Harman Fackler worked as a reporter, blogger, editor and online editor, retiring in 2015 from Media Network of Central Ohio. Now she works, gardens, and volunteers in her hometown of Baltimore, Ohio.

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2017 Advocate of the Year Winner—Alex Dragovich
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From left: Alex Dragovich, Steve Maurer
(Photo: Sara Graca, Palamedes Photography)
Alex Dragovich of Mud Run Farm in Stark County has been a strong and guiding presence in OEFFA’s policy work since the program was formed in 2011, serving actively on OEFFA’s grassroots policy work groups and often speaking with the media and decision-makers about the impacts of fracking, climate change, food safety regulations, and genetic engineering on farmers.
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As a member of the fracking work group, which is focused on protecting farmers and our food system from the negative impacts of the oil and gas industry, Dragovich was literally the face of the issue when he agreed to work with a partner organization in representing farmers on a fracking billboard in southeast Ohio. He has experienced the issue first-hand; he has been approached by several companies with fracking lease offers, but has refused to sign a lease.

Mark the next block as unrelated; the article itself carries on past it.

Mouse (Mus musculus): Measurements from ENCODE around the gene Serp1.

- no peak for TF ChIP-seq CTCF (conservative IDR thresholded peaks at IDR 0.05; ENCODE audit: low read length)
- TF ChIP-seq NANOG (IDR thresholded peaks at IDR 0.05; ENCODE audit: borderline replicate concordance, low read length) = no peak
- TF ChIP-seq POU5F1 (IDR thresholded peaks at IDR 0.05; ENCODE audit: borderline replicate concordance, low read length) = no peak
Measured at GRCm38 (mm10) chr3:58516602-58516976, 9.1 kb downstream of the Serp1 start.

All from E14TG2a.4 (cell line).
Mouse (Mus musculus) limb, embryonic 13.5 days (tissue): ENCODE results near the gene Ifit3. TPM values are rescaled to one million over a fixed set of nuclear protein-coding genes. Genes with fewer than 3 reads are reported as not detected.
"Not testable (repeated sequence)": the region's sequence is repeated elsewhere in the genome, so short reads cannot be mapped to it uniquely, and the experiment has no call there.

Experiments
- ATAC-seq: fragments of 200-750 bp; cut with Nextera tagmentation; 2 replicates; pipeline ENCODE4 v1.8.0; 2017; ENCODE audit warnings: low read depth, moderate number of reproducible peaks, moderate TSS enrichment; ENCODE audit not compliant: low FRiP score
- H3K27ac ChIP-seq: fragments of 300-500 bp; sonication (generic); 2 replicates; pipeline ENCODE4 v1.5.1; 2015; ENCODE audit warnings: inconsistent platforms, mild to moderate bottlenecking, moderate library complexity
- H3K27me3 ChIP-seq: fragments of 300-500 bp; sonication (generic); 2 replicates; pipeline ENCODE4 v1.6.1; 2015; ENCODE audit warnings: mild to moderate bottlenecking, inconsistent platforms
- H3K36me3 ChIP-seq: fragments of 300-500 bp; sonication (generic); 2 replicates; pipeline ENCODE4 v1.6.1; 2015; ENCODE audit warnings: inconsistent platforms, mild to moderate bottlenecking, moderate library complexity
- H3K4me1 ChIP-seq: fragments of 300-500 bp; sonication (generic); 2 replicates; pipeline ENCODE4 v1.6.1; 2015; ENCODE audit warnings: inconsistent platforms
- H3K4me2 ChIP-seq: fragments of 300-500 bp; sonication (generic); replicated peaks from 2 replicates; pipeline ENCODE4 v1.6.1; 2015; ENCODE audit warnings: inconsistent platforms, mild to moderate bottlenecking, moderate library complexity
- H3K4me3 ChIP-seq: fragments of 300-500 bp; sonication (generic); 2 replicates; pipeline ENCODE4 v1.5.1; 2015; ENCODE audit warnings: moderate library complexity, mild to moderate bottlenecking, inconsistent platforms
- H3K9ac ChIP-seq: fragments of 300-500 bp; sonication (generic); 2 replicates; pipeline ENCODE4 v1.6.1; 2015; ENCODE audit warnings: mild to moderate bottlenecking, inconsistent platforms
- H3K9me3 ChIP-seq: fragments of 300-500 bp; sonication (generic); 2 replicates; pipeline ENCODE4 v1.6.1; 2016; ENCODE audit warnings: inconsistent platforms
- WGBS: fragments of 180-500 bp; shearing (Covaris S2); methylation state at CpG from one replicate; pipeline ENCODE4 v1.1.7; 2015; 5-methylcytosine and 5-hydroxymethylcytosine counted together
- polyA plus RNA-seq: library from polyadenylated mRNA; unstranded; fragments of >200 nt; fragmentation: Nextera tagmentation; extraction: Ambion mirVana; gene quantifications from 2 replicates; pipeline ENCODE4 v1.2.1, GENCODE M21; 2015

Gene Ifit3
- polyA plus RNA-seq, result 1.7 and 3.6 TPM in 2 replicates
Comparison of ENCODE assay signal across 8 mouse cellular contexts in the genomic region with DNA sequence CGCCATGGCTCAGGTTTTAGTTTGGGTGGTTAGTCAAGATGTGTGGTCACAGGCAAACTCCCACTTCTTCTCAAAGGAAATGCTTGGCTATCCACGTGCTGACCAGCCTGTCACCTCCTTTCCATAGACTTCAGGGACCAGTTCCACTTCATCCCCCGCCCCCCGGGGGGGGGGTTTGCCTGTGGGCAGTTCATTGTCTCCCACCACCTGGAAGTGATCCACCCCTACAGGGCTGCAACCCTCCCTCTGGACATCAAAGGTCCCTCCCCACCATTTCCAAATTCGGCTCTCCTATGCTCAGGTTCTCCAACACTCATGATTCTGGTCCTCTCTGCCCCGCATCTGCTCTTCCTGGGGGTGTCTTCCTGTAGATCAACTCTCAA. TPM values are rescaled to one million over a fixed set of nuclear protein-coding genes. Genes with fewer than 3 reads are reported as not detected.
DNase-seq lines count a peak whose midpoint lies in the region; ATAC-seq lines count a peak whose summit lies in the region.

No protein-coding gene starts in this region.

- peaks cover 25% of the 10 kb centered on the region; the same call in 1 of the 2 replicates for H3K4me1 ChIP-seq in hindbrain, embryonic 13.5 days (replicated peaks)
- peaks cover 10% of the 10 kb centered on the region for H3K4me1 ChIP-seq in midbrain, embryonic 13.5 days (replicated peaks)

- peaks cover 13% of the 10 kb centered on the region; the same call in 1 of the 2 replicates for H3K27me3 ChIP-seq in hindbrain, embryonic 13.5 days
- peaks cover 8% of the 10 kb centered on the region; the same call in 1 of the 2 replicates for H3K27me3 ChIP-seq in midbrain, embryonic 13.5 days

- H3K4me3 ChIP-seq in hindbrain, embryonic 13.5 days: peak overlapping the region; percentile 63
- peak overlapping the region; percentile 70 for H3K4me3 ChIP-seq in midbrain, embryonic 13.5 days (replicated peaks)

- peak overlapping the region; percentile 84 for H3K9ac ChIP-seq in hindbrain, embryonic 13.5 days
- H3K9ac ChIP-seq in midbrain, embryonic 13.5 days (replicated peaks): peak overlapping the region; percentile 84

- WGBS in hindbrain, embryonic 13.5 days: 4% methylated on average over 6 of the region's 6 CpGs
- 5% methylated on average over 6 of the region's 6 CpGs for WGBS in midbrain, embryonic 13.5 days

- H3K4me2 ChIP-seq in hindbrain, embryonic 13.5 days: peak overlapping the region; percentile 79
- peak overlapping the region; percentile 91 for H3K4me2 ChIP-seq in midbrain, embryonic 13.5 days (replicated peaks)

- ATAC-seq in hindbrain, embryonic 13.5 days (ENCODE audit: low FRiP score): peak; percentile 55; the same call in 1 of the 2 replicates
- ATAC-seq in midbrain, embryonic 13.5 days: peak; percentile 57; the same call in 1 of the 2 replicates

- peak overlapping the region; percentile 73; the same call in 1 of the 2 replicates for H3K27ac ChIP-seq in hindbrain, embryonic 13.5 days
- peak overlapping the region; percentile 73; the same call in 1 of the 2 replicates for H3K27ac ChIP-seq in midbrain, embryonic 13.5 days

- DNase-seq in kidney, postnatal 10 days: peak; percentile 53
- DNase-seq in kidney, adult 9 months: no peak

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“These are large industrial operations and history tells us that industrial accidents can occur, even when regulated,” Dragovich said. “I’m just not willing to sign away my land and water, and jeopardize the health of my chickens and those that I employ for the promise of some quick cash.”
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As a member of OEFFA’s genetic engineering (GE) work group, which works to secure clear and transparent labeling for GE foods and protect farmers from GE contamination, he organized and hosted a showing and discussion of the documentary, GMO OMG, and made calls to Senate candidates about their stance on GE labeling.